How NOT to Do Emotional Labor

A few days ago, one of the higher-ups pulled us all into his office to inform us that a co-worker had passed away. The news wasn’t entirely unexpected. The co-worker in question had been recently diagnosed with inoperable cancer. And yes, we all know the prognosis is not good.

After the meeting, he turned the reins over to the Personnel Director who also believed the higher-up when he said he’d seen an obituary for my coworker (we’ll call him John) that morning.

At that point, the Personnel Director did the usual things. She bought a sympathy card for us to sign, sent a potted plant in a tasteful price range, and… called the grieving widow to give the company’s condolences and ask if there’s anything we can do.

As you might imagine, the grieving widow was in shock, especially considering that John was sitting beside her drinking coffee when she got the call.

As it turns out, John is not that uncommon a name, and the higher-up in question actually, literally did not know his last name.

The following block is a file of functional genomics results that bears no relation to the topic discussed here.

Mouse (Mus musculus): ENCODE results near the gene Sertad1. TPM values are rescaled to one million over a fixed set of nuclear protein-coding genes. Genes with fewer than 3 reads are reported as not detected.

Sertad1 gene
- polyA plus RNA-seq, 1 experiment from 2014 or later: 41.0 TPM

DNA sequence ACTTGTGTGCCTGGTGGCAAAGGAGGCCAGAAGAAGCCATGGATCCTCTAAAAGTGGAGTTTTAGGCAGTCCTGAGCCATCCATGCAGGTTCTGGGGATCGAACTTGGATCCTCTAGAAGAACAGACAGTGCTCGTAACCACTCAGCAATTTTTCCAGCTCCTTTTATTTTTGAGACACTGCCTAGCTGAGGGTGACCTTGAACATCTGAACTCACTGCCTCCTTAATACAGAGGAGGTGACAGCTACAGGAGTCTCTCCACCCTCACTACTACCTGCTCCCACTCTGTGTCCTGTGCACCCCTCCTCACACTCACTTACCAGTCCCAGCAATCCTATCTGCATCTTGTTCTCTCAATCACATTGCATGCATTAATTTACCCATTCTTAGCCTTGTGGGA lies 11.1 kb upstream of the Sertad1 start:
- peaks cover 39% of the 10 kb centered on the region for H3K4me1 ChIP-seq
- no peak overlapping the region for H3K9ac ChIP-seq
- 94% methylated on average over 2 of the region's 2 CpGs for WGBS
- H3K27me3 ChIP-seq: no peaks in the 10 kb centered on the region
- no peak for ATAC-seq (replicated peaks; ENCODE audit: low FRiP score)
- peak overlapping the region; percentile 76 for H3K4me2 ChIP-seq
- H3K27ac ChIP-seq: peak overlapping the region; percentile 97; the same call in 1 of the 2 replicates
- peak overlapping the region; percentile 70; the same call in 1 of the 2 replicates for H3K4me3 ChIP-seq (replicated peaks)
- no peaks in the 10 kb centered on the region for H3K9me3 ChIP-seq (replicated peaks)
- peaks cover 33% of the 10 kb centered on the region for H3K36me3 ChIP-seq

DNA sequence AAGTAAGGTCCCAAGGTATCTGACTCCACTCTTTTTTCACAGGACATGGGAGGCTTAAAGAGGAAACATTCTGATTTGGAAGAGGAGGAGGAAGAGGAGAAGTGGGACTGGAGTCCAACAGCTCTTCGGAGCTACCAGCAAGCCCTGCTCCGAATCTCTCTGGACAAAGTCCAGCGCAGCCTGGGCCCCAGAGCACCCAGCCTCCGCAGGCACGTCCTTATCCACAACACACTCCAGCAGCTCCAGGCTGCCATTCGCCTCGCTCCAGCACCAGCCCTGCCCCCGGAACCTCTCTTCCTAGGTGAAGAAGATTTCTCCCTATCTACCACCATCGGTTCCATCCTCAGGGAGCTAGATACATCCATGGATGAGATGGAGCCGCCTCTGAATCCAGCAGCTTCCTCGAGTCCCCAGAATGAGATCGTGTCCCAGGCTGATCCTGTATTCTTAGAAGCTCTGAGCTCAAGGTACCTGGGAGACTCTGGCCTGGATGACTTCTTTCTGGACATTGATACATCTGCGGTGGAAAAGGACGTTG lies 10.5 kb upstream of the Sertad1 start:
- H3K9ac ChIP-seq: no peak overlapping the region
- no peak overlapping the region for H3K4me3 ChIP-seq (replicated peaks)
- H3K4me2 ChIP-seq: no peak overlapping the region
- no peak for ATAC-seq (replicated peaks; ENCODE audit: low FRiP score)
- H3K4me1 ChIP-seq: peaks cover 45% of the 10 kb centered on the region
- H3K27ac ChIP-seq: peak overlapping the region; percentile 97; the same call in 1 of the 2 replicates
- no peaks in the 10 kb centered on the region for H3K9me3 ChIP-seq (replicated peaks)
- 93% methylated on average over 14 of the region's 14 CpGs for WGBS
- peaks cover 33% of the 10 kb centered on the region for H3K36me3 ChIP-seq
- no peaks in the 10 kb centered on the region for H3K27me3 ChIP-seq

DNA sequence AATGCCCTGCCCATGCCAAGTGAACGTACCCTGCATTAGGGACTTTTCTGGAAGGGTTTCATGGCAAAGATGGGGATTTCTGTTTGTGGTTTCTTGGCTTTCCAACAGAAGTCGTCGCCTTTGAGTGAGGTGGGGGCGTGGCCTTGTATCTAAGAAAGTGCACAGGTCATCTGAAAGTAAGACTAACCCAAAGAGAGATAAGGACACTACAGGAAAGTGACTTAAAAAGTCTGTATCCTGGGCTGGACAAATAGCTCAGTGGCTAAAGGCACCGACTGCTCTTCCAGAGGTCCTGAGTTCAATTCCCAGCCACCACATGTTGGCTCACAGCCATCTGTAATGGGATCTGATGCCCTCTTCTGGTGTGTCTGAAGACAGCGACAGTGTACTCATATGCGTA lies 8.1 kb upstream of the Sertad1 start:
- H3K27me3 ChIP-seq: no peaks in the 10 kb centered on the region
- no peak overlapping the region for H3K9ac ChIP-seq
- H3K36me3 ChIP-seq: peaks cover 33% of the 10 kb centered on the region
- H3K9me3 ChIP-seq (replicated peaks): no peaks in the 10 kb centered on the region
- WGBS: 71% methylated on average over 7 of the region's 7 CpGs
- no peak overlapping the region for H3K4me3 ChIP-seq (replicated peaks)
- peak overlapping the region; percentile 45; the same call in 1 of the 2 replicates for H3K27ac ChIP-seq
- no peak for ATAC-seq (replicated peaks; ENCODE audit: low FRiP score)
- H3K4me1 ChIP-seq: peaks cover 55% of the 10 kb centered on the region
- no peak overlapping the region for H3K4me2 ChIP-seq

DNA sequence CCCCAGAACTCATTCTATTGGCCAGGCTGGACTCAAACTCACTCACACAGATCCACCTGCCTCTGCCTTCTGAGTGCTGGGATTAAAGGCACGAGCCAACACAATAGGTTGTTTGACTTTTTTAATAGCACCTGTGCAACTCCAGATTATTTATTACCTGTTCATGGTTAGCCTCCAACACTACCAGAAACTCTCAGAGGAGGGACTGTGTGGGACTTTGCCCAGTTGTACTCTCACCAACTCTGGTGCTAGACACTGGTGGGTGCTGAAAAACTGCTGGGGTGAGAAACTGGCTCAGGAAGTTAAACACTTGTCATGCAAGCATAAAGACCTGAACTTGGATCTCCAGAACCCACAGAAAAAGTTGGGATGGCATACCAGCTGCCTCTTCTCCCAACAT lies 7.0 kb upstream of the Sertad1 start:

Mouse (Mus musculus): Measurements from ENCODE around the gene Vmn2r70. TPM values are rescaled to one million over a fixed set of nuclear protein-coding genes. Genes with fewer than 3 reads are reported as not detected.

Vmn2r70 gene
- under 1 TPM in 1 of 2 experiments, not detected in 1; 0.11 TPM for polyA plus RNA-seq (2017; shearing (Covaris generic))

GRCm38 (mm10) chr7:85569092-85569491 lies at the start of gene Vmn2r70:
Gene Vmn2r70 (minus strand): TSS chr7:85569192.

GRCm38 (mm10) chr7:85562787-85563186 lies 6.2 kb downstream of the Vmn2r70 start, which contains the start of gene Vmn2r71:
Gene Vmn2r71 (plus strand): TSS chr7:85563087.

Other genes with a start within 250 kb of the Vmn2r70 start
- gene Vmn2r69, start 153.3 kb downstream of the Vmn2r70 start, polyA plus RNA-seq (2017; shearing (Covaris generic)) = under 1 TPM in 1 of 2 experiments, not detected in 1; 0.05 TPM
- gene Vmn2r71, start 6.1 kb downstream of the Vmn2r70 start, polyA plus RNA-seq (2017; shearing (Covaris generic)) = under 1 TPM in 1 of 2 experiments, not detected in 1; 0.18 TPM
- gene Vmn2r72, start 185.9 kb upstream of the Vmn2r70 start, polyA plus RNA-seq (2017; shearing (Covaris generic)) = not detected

The Personnel Director, of course, thought the boss knew what he was talking about, and looked up the correct (still-living) John in the files.

Emotional Labor Fail. The intention was good. The execution… I’m cringing, and I’m not even good at emotional labor.

The disaster happened, of course, because someone chose to hand off emotional labor to a second party, instead of doing it, himself.

Yes, if Muckety-Muck had read the obituary, chosen a card, and then looked up the address in the personnel file himself, he probably (okay, well, 70-30 odds, at least) would have noticed that John’s last name is Smith, and not Brown. He could then proceed to not upset everyone and not call the widow wife.

Then, again, he also could have skipped the whole ordeal by learning everyone’s name in the first place.

But what do I know?


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